D-Wave Systems has been using cryogenic superconducting chips for quantum annealing systems. They have pushed forward technologies that are needed for superconducting supercomputers. They have fabricated the smallest superconductor chip feature sizes today (240 nanometers, fabricated by D-Wave’s foundry, SkyWater Technology). They have successfully adapted existing EDA tools to superconductors as SuperTools aims to do with Synopsys’ EDA tools. They have solved the problem of interfacing superconducting circuitry with CMOS but this was done at a smaller scale than IARPA’s SuperCable goal.

Other Non-Cryo Technology to get to Many ExaFlops

There are other technologies which could enable supercomputers beyond Exaflop speeds.

IBM is developing AI focused 8 bit technology that will be 200-400 times faster than a Google third generation TPU (Tensor Processing Unit). 1000 TPUs have been combined into a pod which can achieve 100 Petaflop (16 bit) processing speed. If the scaling issues can be resolved, then IBM analog and digital AI focused systems or Google technology could achieve 1000 ExaFlops or a ZettaFlop around 2030.

Optalysis is still funded to develop multi-exaflop optical supercomputing systems. They are targeting around 2022 for something around 20 ExaFlops.

20 thoughts on “The Supercomputer Race After ExaFlops is Super Cool”

  1. France is determined, but what about the other 27 members or 26 depending on Brexit? Arianespace was always a French project, in fact Britain even dropped its Black Arrow launcher in the early 1970s before joining the EU in order to get past the French veto and let them know we won’t be competing for EU funds for space launch vehicles. Arianespace has already priced in the independent launch capability and it stands at 11-12 Ariane 6s a year. Anything less than that will result in a much higher price than the planned 40% cost reduction over Ariane 5. So when Arianespace comes short on that number what’s going to happen?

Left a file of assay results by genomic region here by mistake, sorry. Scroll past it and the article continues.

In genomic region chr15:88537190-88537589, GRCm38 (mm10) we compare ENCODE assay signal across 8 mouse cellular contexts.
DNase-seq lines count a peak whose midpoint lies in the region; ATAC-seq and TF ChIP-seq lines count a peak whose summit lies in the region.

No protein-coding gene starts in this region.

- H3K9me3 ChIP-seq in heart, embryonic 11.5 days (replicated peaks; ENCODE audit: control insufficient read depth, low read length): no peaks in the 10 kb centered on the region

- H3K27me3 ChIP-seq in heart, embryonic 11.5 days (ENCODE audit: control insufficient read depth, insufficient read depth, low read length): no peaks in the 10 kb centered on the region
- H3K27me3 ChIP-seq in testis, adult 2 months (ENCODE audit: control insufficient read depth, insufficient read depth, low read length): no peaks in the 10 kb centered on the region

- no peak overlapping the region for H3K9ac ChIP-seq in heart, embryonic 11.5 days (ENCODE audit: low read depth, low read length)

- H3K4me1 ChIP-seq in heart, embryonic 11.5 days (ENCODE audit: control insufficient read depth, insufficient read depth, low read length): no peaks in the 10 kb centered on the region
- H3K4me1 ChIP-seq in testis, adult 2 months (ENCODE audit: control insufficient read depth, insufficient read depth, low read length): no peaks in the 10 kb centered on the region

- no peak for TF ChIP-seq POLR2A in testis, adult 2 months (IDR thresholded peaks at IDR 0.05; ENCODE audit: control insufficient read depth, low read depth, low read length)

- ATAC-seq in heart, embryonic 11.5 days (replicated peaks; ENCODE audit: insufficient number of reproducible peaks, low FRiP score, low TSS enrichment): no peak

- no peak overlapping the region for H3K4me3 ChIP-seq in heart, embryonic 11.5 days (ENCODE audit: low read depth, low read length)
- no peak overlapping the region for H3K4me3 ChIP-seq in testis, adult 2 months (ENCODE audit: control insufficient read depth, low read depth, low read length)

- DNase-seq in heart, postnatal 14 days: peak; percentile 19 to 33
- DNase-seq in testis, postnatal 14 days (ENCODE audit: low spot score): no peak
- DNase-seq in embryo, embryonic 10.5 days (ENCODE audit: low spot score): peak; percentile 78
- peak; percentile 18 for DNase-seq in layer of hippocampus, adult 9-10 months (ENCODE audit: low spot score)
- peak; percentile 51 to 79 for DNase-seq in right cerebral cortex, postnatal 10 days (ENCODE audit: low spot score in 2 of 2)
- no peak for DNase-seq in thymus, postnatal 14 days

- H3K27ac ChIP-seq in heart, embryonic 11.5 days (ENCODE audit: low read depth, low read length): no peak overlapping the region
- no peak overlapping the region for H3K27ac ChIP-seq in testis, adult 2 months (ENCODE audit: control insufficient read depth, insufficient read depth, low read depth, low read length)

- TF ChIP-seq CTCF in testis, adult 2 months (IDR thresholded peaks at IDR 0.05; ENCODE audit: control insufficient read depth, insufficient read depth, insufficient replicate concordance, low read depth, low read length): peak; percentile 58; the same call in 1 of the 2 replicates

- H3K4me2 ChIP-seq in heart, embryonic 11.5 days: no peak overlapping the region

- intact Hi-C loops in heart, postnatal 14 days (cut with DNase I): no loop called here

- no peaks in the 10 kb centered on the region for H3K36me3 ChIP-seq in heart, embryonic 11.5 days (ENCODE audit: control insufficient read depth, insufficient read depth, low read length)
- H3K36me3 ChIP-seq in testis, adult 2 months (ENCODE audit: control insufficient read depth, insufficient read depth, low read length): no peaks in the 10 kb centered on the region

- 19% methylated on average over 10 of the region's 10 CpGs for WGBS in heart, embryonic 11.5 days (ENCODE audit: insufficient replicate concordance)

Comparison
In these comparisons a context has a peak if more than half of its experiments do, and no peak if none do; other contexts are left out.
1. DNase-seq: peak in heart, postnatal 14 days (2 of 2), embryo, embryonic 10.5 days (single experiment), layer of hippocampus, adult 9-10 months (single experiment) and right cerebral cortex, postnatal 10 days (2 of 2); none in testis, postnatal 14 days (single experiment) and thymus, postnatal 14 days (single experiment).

Will the entire additional cost be covered by all EU members? Or will the EU content itself with launching BMW roadsters to Mars in attempt to use up those planned for but not paid for launch slots. I don’t underestimate the importance of space access for the EUs major military players, but without Britain there is only one of those, France. The question is will the rest of Europe chip in subsidize the program, or will they want the French to foot the bill? Or perhaps reorganize the entire European launch industry around a smaller and cheaper launcher such as an uprated Vega which would be good enough the vast majority of EU government satellites. So while I know space is important to the EU, its also true that everyone gets a vote and not everyone is going to want to kick in more money.

  2. Right now Arianespace is struggling to fill their manifest. They are likely just trying to sell the remaining launch slots for their remaining production run of Ariane 5s, kind of like a car maker trying to get rid of the old model with fire sale prices before the new one is distributed. The real problem for them is not fire sale prices of Ariane 5 launch slots, but a lack of orders for the Ariane 6. Arianespace has let it be known that they need at least 4 more government purchases between 2020 and 2023 in order to issue the first production contract for 14 Ariane 6 vehicles.